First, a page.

3D positioning is the act of panning a source (with any channel configuration) into a bus (with any channel configuration) based on the relative positions and orientations of the emitter and listener objects in game. These objects' positions are set by the game via the Wwise sound engine API. Spread and Focus distance-based properties play a part in the panning method along with game-driven positions and orientations. The 3D positioning algorithm in Wwise was designed to allow proper morphing between a point source and an enveloping oriented multi-channel ambience using Spread.
Here is a simplified description of the 3D positioning algorithm:
Virtual sources are laid down around the listener.
Groups of virtual sources, corresponding to each input channel, are concentrated according to Focus (standard configurations only).
Virtual sources are rotated according to the orientation of the emitter relative to that of the listener (for 3D Spatialization set to Position + Orientation only).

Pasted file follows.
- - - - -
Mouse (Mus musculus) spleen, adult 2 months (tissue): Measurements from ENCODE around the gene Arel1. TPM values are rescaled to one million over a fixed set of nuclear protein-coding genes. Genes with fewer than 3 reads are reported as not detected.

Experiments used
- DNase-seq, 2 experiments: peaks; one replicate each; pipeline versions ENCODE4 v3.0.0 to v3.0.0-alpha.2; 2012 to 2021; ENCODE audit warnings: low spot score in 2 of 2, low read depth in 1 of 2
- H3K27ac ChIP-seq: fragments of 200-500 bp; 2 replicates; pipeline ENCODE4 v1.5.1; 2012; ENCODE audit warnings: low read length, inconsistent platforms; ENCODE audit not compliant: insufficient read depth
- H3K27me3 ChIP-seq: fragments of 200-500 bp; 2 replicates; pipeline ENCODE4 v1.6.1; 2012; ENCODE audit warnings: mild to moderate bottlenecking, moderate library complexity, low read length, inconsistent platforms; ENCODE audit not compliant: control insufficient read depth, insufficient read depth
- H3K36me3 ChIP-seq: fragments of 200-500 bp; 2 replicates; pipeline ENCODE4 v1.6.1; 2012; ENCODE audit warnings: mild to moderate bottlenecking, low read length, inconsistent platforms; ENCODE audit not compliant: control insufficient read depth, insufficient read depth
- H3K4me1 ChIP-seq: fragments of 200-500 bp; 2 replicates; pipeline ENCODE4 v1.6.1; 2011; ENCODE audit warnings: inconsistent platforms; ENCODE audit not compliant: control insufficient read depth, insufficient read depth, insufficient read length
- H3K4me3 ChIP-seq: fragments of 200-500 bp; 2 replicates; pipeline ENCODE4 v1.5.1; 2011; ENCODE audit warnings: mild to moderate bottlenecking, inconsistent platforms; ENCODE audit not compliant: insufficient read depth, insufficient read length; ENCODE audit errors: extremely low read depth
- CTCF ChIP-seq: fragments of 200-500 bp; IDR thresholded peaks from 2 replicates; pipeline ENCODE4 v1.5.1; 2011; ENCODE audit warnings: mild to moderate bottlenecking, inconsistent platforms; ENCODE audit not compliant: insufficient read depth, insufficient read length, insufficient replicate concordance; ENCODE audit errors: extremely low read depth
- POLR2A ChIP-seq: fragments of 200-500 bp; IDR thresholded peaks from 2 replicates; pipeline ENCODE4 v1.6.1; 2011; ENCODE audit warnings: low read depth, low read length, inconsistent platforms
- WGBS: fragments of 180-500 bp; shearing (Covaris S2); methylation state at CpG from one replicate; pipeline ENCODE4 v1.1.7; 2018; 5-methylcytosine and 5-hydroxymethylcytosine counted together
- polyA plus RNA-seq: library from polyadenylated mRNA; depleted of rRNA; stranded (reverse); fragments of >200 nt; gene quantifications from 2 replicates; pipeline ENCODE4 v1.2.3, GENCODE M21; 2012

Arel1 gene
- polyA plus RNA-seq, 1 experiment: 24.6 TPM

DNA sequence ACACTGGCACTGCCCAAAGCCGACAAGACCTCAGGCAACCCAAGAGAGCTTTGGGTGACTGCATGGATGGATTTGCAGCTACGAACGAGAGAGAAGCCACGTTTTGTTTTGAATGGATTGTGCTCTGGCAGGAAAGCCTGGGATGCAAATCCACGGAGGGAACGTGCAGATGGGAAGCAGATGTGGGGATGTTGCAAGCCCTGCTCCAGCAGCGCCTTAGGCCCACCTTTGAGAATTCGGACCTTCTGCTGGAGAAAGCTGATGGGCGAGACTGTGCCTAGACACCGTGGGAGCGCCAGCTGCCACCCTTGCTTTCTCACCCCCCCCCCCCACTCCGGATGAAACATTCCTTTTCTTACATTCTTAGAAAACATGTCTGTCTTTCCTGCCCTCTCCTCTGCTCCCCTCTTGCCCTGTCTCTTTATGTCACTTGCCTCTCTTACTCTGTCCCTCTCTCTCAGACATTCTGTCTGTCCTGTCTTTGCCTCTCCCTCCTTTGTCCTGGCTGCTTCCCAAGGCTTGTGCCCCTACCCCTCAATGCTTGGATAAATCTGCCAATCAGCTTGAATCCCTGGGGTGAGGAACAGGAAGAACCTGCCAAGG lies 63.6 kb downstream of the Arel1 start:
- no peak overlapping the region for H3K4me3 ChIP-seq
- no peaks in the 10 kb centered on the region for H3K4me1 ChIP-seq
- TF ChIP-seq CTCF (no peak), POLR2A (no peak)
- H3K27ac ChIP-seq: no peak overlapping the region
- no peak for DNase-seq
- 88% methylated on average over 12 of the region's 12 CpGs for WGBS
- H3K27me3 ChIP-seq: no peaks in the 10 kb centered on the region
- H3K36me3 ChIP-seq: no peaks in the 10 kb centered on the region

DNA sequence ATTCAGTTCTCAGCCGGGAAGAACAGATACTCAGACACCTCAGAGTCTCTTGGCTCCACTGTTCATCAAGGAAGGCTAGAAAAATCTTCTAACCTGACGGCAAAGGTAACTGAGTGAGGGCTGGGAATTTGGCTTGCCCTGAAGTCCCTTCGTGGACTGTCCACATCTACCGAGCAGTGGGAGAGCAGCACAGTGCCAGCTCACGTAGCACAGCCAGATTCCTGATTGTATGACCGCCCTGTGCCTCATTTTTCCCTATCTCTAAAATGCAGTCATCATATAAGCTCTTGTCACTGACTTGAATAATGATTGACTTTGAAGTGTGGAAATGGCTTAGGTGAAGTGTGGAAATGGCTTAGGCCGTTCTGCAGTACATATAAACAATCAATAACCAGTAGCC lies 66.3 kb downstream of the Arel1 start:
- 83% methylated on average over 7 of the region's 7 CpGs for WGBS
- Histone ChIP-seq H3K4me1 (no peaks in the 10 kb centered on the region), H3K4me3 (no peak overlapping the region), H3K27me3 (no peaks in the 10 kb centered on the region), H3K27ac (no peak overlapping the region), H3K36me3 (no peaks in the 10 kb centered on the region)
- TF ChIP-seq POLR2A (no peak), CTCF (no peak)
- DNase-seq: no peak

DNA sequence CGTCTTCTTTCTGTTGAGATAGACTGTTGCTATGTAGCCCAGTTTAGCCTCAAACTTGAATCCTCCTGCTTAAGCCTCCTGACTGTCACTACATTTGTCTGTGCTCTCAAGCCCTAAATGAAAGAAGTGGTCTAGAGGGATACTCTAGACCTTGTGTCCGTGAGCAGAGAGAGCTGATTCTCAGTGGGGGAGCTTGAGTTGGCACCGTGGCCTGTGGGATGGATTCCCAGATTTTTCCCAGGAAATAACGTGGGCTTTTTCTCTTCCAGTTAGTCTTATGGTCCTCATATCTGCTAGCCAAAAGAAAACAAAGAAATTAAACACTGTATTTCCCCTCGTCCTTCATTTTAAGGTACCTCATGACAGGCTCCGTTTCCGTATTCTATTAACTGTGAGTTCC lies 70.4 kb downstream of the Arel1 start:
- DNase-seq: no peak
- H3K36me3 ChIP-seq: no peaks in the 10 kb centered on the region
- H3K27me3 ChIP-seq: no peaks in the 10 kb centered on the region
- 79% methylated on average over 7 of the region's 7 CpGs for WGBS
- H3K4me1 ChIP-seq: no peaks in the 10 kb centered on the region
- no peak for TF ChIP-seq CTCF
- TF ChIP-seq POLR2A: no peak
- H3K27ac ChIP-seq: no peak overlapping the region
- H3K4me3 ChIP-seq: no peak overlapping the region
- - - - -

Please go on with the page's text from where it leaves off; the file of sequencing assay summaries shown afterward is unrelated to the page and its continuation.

Virtual sources are further contracted in the direction of the emitter position, relative to the listener, according to Spread.
Each virtual source is panned onto the output configuration's channels and power-normalized.
More details on Spread and Focus may be found within the Defining the Attenuation curves for Various Object Properties page.
The channels of standard multi-channel sources are assigned to groups of virtual sources by splitting the plane in equal parts. Height channels in sources are not supported and are dropped.
Wwise natively supports standard and ambisonic channel configurations. The main difference between the two is the panning math involved in step 5 (above), because both types represent spatial audio differently. Also, the layout of virtual sources is different and, because it solely exists to work around the non-uniform leakage of discrete input channels into discrete output channels, Focus is only applied to standard configurations. However, the behavior of virtual sources with Spread and relative emitter-listener rotation is identical, regardless of the configuration types.
You can pan sources with standard configuration into ambisonic busses ("encode to ambisonics"), and vice-versa ("decode from ambisonics").
The examples in the following pages illustrate various facets of the algorithm presented above: